Professor Rajani Naidoo makes the case for world-class systems rather than world-class universities in University World News.
Equality in higher education is a global issue, particularly in relation to the current fetish for global competition. There is a blind faith that competition in all areas of higher education will automatically lead to positive outcomes, including greater equality. However, in general different types of competition interact to create major barriers to enhancing equality.
At the apex of this competition is the battle for world-class university status. This is a battle that is fought between the most prestigious universities in the richest countries. However, the ripples are felt far beyond the elite battlefields. World-class universities become aspirational models for institutions everywhere, even those that have little hope of playing a starring role in global rankings.
The sociologist Pierre Bourdieu has remarked that it is not individual universities that contribute to inequality in any given society, but the combined workings of the higher education system as a whole.
In highly stratified systems, a major share of national resources is swallowed up by universities identified as world class. These universities are tasked with a research and prestige mission that is often diametrically opposed to enhancing equality. Few benefits trickle down to support the mass institutions that admit large numbers of students from the most disadvantaged sectors of society.
Given the national resources consumed, in addition to chasing prestige, should world-class universities be tasked with a shared responsibility for building capacity in higher education systems as a whole? Should scarce national resources be focused on creating world-class systems rather than world-class universities?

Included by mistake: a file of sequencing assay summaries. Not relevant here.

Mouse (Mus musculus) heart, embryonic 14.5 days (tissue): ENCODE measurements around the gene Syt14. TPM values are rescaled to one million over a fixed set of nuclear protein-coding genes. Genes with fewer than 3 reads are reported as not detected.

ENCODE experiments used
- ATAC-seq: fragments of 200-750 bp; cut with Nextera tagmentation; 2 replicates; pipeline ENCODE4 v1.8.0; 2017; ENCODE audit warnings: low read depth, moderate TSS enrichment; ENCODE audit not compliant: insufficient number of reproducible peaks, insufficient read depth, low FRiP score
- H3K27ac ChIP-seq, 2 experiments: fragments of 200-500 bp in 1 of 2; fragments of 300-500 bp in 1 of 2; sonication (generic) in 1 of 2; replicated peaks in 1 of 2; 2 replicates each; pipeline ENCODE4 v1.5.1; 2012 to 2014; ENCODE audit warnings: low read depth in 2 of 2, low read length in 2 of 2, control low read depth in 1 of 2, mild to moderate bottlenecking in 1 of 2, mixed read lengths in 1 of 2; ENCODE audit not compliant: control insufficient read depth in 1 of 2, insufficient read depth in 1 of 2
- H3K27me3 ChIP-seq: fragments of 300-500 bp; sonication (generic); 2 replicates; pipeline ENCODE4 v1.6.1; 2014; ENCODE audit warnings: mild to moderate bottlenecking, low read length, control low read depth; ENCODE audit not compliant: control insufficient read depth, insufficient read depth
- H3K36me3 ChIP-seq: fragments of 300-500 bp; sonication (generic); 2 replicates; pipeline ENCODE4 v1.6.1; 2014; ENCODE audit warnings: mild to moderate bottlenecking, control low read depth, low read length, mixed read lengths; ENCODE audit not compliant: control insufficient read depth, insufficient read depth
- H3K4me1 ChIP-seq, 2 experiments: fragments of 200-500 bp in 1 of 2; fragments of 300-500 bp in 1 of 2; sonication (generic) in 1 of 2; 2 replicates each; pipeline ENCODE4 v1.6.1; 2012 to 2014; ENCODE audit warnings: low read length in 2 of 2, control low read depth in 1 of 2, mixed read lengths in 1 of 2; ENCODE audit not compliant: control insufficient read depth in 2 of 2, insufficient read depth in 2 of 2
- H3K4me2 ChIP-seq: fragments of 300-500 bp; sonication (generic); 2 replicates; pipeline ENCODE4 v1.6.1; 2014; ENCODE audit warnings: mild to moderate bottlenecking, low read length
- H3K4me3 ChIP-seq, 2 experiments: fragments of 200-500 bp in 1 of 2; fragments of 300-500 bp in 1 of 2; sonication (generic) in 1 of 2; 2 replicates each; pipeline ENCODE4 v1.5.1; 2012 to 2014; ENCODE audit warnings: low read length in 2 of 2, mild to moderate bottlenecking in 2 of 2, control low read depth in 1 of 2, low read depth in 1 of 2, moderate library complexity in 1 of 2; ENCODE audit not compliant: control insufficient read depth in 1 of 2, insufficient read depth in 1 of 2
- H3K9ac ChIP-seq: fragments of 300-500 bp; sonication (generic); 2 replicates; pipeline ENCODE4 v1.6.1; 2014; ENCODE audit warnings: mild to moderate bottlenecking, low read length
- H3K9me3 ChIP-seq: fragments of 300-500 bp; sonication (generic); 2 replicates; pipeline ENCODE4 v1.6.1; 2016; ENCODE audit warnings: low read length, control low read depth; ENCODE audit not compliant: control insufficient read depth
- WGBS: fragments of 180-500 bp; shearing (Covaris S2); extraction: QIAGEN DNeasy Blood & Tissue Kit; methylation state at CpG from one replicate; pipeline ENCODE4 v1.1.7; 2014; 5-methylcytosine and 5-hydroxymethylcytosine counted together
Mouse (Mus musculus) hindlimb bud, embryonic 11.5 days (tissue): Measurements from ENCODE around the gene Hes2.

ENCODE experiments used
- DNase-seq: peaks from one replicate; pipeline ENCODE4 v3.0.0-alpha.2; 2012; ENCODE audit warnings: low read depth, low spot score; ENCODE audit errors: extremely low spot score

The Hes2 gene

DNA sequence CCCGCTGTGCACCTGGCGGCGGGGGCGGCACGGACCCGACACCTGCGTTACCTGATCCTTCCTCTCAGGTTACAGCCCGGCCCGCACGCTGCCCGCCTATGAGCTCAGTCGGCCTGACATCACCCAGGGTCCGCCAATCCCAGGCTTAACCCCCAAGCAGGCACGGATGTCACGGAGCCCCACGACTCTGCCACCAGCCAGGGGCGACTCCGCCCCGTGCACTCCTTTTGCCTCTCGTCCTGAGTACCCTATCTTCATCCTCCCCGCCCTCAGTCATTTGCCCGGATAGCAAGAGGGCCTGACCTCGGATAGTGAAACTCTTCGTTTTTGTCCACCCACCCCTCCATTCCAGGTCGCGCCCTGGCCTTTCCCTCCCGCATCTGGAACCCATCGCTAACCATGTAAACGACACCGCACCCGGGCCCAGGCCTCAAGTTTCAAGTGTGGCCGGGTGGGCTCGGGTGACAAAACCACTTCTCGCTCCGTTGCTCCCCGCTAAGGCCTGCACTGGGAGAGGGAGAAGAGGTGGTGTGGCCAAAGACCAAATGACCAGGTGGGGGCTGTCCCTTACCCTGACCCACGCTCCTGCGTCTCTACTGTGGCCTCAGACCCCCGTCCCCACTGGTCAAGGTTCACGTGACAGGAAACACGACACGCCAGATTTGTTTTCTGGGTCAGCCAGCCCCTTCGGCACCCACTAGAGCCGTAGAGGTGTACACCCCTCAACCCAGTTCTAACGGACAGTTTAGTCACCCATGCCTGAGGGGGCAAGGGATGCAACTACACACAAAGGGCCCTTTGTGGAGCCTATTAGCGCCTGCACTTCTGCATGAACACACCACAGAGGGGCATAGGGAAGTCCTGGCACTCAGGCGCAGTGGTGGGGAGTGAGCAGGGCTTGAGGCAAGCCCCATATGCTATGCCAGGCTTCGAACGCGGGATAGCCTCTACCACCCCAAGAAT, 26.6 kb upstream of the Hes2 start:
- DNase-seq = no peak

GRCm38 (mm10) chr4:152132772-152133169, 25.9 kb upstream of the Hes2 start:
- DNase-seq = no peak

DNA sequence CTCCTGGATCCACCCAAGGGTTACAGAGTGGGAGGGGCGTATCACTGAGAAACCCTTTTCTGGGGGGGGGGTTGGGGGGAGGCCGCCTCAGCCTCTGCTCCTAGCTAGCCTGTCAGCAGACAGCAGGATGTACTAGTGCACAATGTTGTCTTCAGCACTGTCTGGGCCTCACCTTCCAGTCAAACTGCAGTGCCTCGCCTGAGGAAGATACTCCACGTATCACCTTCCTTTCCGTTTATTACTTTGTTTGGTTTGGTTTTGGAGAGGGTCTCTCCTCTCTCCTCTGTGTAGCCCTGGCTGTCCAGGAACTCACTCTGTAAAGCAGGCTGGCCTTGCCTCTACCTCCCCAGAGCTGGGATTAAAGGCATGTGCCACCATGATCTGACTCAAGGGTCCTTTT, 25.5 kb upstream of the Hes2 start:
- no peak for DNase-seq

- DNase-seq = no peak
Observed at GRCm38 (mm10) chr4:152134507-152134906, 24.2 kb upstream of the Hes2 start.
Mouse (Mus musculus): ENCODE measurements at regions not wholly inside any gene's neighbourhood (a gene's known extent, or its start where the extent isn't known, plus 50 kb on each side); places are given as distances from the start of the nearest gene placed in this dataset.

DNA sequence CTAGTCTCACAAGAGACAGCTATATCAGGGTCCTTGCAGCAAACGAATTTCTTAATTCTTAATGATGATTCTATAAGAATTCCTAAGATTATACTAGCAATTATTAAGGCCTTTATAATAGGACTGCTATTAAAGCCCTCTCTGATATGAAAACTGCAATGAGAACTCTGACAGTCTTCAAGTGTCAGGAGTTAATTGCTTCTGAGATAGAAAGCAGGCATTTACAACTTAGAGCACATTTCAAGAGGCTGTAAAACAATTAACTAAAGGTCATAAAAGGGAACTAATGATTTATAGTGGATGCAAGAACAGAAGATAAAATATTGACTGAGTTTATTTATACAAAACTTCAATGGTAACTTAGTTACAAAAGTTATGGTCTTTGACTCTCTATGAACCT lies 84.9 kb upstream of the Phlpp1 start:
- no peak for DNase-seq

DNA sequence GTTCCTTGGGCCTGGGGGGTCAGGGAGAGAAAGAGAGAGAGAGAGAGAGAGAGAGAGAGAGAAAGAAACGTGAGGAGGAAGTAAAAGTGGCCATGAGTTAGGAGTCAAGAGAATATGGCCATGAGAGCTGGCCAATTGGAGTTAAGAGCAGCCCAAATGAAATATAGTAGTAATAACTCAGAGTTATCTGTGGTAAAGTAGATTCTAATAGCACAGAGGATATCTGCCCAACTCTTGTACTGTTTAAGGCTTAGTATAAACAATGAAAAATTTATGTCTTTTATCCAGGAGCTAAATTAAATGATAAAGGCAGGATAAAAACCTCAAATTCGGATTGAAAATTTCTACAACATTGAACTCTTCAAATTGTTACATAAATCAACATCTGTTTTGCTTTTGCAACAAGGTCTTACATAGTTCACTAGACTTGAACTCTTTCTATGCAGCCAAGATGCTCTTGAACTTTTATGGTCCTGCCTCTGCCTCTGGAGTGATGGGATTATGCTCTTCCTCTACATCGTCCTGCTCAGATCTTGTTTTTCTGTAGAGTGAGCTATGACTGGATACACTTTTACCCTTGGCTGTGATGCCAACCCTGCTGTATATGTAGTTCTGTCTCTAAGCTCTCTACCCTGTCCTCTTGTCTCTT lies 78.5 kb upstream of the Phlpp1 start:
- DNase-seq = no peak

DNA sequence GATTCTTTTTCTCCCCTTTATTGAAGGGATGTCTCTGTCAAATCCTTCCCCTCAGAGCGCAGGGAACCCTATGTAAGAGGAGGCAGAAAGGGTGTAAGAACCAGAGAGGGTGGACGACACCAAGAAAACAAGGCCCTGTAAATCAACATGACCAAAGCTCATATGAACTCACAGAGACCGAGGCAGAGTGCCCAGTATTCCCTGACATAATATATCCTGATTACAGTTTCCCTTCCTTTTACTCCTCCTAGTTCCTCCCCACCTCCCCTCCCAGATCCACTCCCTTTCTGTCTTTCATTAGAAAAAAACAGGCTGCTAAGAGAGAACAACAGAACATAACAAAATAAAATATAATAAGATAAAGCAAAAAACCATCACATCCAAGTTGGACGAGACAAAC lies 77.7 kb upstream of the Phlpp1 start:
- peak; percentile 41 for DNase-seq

Combined and unequal development
Professor Simon Marginson, director of the Centre for Global Higher Education, has very helpfully extended Pierre Bourdieu’s concept of national fields to conceptualise global fields of higher education. The power contests in this global field lead to what I have termed ‘combined and unequal development’ in higher education.
There are growing numbers of high-status, well-resourced universities in poor countries that recruit the elite in the country. These universities partner with the global elite, apply decontextualised measures of academic merit based on performance (rather than potential) and connect graduates to global power nodes.
At the same time, the richest countries in the world have rising numbers of institutions designated as low status. These recruit the most disadvantaged students in the country. They are poorly resourced and constrained to their locales.
A further important way in which global rankings and the battle for world-class status undermine equality is by hindering diversity and differentiation. Clearly, a higher education system of diverse institutions offering high-quality academic and vocational choices with inter-connected progression routes would be an important step towards greater equality.